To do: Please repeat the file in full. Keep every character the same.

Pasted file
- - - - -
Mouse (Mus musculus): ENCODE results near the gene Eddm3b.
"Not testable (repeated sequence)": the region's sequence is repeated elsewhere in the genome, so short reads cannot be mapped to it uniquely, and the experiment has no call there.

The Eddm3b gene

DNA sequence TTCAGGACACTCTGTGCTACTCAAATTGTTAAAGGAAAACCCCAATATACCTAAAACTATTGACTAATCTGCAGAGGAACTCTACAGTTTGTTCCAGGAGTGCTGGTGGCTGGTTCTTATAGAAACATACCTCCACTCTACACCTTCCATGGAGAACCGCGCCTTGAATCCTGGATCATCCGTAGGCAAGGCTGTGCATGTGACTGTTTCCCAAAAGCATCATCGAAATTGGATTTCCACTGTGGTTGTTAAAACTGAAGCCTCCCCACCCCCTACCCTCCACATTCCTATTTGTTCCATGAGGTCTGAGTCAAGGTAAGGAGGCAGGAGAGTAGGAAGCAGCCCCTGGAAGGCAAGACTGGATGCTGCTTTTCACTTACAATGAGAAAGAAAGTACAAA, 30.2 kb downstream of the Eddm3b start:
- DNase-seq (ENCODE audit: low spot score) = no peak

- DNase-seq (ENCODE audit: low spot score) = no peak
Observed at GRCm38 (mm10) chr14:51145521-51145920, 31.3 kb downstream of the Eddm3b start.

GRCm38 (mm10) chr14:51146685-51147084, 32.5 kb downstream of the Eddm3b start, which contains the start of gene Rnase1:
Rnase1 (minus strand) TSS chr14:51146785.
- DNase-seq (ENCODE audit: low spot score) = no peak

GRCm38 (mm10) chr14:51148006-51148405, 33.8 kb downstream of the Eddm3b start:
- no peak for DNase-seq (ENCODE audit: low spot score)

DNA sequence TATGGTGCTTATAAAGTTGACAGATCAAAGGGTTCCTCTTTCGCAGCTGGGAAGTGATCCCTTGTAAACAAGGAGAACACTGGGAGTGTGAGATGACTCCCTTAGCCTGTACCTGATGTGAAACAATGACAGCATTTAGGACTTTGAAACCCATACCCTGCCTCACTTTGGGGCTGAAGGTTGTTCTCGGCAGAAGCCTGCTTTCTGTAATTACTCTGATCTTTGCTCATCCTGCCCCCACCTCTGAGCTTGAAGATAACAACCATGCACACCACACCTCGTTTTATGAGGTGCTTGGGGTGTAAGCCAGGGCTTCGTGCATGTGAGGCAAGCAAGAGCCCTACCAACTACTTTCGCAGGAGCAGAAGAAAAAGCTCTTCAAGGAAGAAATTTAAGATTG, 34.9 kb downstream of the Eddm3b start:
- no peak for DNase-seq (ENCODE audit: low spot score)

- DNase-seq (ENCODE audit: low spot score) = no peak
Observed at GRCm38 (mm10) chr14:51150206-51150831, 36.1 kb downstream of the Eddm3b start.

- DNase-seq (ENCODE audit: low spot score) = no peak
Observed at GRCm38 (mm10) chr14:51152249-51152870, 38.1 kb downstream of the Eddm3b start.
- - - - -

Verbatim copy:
Mouse (Mus musculus): ENCODE results near the gene Eddm3b.
"Not testable (repeated sequence)": the region's sequence is repeated elsewhere in the genome, so short reads cannot be mapped to it uniquely, and the experiment has no call there.

The Eddm3b gene

DNA sequence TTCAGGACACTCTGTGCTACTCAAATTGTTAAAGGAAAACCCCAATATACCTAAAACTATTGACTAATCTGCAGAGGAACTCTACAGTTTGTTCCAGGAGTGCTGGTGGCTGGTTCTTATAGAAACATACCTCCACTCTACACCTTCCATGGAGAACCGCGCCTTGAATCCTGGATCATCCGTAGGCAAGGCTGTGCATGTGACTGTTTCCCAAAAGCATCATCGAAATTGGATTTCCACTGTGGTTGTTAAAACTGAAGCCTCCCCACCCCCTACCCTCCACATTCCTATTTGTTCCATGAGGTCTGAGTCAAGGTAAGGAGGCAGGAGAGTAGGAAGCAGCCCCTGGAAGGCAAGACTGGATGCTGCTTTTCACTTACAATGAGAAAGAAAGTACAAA, 30.2 kb downstream of the Eddm3b start:
- DNase-seq (ENCODE audit: low spot score) = no peak

- DNase-seq (ENCODE audit: low spot score) = no peak
Observed at GRCm38 (mm10) chr14:51145521-51145920, 31.3 kb downstream of the Eddm3b start.

GRCm38 (mm10) chr14:51146685-51147084, 32.5 kb downstream of the Eddm3b start, which contains the start of gene Rnase1:
Rnase1 (minus strand) TSS chr14:51146785.
- DNase-seq (ENCODE audit: low spot score) = no peak

GRCm38 (mm10) chr14:51148006-51148405, 33.8 kb downstream of the Eddm3b start:
- no peak for DNase-seq (ENCODE audit: low spot score)

DNA sequence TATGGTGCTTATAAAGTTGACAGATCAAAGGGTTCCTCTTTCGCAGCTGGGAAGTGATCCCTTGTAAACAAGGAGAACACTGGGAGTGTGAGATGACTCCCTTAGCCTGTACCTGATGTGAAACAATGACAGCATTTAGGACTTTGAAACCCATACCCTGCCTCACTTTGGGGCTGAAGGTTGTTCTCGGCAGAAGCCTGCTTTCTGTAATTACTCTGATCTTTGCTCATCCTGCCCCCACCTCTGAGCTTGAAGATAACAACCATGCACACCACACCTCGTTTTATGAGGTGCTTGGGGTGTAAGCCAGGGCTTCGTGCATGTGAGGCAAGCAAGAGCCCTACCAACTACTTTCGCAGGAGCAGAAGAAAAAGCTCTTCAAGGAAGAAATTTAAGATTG, 34.9 kb downstream of the Eddm3b start:
- no peak for DNase-seq (ENCODE audit: low spot score)

- DNase-seq (ENCODE audit: low spot score) = no peak
Observed at GRCm38 (mm10) chr14:51150206-51150831, 36.1 kb downstream of the Eddm3b start.

- DNase-seq (ENCODE audit: low spot score) = no peak
Observed at GRCm38 (mm10) chr14:51152249-51152870, 38.1 kb downstream of the Eddm3b start.